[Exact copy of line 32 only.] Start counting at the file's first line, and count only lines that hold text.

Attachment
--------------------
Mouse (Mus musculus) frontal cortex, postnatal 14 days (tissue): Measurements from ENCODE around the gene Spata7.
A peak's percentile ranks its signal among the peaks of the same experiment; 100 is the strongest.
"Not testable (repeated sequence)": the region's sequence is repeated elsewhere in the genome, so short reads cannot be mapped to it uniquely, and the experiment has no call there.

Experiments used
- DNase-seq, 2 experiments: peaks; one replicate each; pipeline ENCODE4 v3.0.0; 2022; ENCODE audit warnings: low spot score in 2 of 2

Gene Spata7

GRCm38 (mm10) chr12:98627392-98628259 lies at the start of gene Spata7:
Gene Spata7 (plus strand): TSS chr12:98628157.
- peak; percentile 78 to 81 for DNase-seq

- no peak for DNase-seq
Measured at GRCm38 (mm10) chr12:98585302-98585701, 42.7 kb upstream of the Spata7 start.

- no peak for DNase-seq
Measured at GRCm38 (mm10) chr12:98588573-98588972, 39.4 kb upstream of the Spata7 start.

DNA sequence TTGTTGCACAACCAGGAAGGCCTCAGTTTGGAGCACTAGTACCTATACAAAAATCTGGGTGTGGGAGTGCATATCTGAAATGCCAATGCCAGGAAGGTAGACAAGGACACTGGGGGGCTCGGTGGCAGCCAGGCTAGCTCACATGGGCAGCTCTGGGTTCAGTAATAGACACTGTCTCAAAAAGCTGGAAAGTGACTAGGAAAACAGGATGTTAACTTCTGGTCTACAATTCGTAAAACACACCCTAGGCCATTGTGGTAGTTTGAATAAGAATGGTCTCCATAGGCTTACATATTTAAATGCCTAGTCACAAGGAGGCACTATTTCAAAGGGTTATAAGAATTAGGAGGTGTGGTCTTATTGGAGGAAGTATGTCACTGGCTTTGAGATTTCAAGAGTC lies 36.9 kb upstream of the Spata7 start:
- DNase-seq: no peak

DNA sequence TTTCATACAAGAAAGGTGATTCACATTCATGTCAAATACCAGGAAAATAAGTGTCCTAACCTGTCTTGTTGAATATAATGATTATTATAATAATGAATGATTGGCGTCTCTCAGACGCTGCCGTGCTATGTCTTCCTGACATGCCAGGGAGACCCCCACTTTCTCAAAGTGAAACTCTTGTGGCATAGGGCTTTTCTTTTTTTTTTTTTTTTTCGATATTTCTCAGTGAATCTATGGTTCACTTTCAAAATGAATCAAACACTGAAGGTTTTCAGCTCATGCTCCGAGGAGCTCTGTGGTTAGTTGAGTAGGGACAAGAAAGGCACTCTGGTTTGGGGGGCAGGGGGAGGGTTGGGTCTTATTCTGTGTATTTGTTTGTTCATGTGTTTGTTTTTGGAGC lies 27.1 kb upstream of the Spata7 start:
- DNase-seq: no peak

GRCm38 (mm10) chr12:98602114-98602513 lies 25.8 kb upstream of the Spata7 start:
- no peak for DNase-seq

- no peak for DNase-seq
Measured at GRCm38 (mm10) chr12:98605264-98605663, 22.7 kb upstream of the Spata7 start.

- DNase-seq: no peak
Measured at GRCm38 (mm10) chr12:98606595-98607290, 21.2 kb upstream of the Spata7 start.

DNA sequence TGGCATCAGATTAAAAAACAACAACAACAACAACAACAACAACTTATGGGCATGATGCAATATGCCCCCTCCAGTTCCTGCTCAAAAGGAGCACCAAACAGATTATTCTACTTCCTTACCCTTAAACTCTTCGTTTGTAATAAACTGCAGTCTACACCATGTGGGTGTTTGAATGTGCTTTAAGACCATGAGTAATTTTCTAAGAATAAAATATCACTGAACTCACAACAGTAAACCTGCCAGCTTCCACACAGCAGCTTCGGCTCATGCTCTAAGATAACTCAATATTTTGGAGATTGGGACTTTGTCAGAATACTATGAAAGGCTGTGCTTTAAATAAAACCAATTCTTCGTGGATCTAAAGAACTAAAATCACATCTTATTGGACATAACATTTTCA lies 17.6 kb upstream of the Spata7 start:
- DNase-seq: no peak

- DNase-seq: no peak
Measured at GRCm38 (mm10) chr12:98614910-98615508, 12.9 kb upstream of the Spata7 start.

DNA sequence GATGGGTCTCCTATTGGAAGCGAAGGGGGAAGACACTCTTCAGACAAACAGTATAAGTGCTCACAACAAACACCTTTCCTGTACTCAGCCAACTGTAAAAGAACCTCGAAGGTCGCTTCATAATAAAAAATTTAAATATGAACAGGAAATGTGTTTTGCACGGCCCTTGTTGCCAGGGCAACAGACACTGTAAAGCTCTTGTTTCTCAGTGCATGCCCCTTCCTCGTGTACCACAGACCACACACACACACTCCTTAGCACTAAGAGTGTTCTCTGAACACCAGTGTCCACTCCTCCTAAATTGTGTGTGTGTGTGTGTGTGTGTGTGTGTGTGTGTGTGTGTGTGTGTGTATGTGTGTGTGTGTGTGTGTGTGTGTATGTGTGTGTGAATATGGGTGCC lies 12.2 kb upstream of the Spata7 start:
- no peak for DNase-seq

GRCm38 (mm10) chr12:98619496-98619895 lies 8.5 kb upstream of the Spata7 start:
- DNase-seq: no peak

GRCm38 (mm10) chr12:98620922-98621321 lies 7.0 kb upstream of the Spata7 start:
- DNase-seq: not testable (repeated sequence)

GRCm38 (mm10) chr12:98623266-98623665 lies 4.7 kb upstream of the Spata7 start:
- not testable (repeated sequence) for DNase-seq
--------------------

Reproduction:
GRCm38 (mm10) chr12:98620922-98621321 lies 7.0 kb upstream of the Spata7 start: